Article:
As New York City debuts its new bike-share program -- a massive undertaking that will eventually include 10,000 bikes -- it's worth taking a look across the Hudson River at Hoboken, N.J. where a small-scale pilot involving just 50 bicycles could offer insight into a new way cities can encourage bicycling.
As it stands, most American bike-share programs operate basically the same way. Bicycles lock into docking stations throughout the city that residents and visitors alike can borrow by swiping a credit card at an electronic kiosks to release them. The bikes can be returned to any docking station in the city.
But the new Hoboken program -- a six-month pilot starts Saturday -- eliminates the need for docking stations. Instead, the bikes have a built-in "smart lock." Cyclists can park their bikes wherever they can lock them up, eliminating the need for docks. Customers find the bikes by using a smart phone app that tracks their location via on-board GPS, and when they want to use one, they enter a numeric PIN to release the lock.
The system's low-price, along with its flexibility, makes it a win-win for communities considering bike share, says Chris Wogas, president of Bike and Roll New York City, which will operate the Hoboken pilot. (Wogas' company bid unsuccessfully for the bike share contract in New York).
The up-front infrastructure costs are lower, since there's no need for docks. The roll-out can happen quickly, since there's minimal infrastructure to install and no lengthy discussions about where to place the docks. And, perhaps most importantly, valuable sidewalk real estate isn't lost to the docks. Indeed, that could be a major selling point: The New York Times recently reported that while New Yorkers were generally enthusiastic about their bike-share system, the racks themselves have been controversial.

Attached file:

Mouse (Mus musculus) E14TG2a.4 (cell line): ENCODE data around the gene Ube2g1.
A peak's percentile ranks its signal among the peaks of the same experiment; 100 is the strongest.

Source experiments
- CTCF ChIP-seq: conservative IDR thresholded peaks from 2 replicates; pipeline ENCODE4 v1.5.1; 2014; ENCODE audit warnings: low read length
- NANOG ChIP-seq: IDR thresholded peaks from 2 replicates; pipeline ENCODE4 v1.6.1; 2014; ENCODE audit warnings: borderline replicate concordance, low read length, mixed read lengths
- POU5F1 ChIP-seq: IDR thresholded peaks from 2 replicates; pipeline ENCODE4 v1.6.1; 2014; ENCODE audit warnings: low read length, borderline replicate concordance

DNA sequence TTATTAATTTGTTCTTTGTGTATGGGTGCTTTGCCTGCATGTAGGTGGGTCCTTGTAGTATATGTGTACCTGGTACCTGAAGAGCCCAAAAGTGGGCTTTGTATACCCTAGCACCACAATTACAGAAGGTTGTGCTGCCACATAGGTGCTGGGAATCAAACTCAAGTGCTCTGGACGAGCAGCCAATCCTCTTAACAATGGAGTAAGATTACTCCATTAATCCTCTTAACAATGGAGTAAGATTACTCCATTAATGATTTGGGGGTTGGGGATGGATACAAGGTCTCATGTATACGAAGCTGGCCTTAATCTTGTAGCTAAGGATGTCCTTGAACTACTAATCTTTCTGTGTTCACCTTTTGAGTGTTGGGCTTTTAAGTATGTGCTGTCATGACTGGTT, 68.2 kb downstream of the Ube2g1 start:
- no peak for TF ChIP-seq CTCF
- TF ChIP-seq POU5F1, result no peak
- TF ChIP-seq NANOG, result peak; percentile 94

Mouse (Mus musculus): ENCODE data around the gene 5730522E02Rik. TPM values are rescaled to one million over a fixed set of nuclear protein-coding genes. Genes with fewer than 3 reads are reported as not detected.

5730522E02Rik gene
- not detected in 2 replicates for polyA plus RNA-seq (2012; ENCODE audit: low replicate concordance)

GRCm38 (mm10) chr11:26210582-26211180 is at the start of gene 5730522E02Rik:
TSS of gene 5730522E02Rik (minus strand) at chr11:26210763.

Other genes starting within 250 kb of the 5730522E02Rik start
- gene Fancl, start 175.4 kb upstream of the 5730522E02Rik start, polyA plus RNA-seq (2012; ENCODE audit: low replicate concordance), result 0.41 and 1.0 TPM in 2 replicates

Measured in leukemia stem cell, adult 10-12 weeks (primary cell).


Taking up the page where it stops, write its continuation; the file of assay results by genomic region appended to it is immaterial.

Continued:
In Hoboken, 25 bikes will be traditional rental bikes that are typically used by tourists, and 25 will feature the new smart lock bikes.
Rzepecki says his technology has an advantage that traditional bike-share lacks: the ability to be implemented in small communities, which aren't well-served by the existing model, which requires lots of docking stations. But, he argues, his model can be scaled up to serve larger cities too.
"(W)e feel this is the evolution of the technology," Rzepecki says, insisting that his product will eventually replace docks and kiosks as the predominant technology behind bike sharing.
Still, the more common dock model would seem to offers two major advantages over SoBi. Customers using bike share programs in places like Washington, D.C. have memorized the locations of docks throughout the city -- similar to the way transit users memorize subway and bus stop locations -- so grabbing a bike is easy. And because the bikes are housed at docks with electronic kiosks, even tourists who are new to bike-share can grab one with a simple swipe of a credit card.
Supporters of the SoBi technology don't view those as major impediments and bet that the ubiquity of smart phones will still make the experience of finding a bike easy. Meanwhile, Rzepecki says, his company has designed custom bike racks with electronic kiosks, so a hybrid system -- featuring some free-standing bikes for regulars, and kiosks for bike-share newcomers -- would be possible.
Additionally, because the Hoboken trial is small, customers will be encouraged to end their trips at one of five hub locations throughout the city, instead of just locking them up anywhere. That will ensure it's easy for customers to find a bike when they're ready to start a trip.
Those who return their bikes outside a hub could be assessed an extra fee -- the pricing is still in the works -- but when more bikes are added to the system, customers will have more flexible options for locking them up.